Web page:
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If a program is already in its .exe form, how would you decompile it in order to see its code? And if you would compile it again to an executable file, would it work?

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Last Post by ruisimoes
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> how would you decompile it in order to see its code?
Short answer - you can't disassemble code.

Long answer, you can disassemble code, but the result is likely to be the most horrible mess you've ever seen.

Example:

for ( i = 0 ; i < 10 ; i++ ) {
  printf( "i = %d\n", i );
}

Might end up looking like

int var1 = 0;
loop1:
if ( var1 >= 10 ) goto loop1End;
func1( constString1, var1 );
i = i + 1;
goto loop1;
loop1End:;

Depending on how much symbol table information your disassembler has, func1 might actually be written as 'printf', and there is an outside chance that var1 might become 'i'.

Now imagine that scaled up to the 10's of thousands of lines, and you can see that what you're going to get is not going to be a whole load of fun to deal with.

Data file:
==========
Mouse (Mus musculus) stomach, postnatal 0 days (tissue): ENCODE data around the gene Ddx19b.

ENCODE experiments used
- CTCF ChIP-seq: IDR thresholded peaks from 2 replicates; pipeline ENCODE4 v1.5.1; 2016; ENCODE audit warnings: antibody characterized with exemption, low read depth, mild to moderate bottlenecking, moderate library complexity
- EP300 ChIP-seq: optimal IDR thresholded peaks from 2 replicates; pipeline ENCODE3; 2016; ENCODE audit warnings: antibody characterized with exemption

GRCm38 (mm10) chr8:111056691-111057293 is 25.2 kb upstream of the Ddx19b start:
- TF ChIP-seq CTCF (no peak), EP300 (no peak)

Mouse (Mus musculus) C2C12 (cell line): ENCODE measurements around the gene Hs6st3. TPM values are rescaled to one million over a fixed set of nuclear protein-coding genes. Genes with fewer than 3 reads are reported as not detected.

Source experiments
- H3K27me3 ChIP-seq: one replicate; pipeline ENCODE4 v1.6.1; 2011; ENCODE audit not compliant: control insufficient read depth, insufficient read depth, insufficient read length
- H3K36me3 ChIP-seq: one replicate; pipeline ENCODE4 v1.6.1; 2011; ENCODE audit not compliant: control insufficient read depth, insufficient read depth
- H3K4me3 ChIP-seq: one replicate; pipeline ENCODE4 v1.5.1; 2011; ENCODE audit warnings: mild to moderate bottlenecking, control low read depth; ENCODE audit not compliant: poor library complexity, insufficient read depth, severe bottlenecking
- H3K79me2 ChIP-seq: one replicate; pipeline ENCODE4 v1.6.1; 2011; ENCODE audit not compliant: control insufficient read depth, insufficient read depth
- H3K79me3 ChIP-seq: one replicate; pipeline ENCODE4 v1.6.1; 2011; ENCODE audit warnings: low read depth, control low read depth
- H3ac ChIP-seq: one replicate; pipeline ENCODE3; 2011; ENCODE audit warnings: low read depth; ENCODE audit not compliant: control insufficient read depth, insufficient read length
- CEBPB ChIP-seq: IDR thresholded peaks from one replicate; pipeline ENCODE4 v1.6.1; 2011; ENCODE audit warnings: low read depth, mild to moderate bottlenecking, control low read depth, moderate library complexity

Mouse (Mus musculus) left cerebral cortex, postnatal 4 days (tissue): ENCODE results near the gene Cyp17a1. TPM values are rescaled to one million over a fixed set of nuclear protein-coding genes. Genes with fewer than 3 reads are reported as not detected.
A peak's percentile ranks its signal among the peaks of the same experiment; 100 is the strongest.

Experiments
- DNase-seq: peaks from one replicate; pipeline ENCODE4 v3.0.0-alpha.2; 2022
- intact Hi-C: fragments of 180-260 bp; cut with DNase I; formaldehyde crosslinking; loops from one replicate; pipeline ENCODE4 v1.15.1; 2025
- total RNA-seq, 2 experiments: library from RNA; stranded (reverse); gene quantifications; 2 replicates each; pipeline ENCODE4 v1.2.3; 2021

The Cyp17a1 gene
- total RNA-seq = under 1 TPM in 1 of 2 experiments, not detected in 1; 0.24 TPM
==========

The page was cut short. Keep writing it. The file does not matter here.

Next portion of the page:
Understand that you'll NEVER get back anything which remotely resembles the original source, for any non-trivial program. It might be better than shrouded source code, but not by much.

You're generally better off just rewriting it. Picking your way through a whole mess of disassembler generated code is only for the damned (or desperate).

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Thanks for your thread. I know the only way to decompile an EXE is to assembly. During this conversion a lot of information is lost and a lot of assumptions are made. If we compile the same source code with two different compilers we'll even get completely different assembly. But maybe we could use PEID to try and detect the kind of compiler(s) used and then some programs like crackme's. The idea could be making a few minor changes to the original program, or studying its structure, function, and operation, making it also possible to develop a better program. I'm not an expert but I'd really like to learn more.

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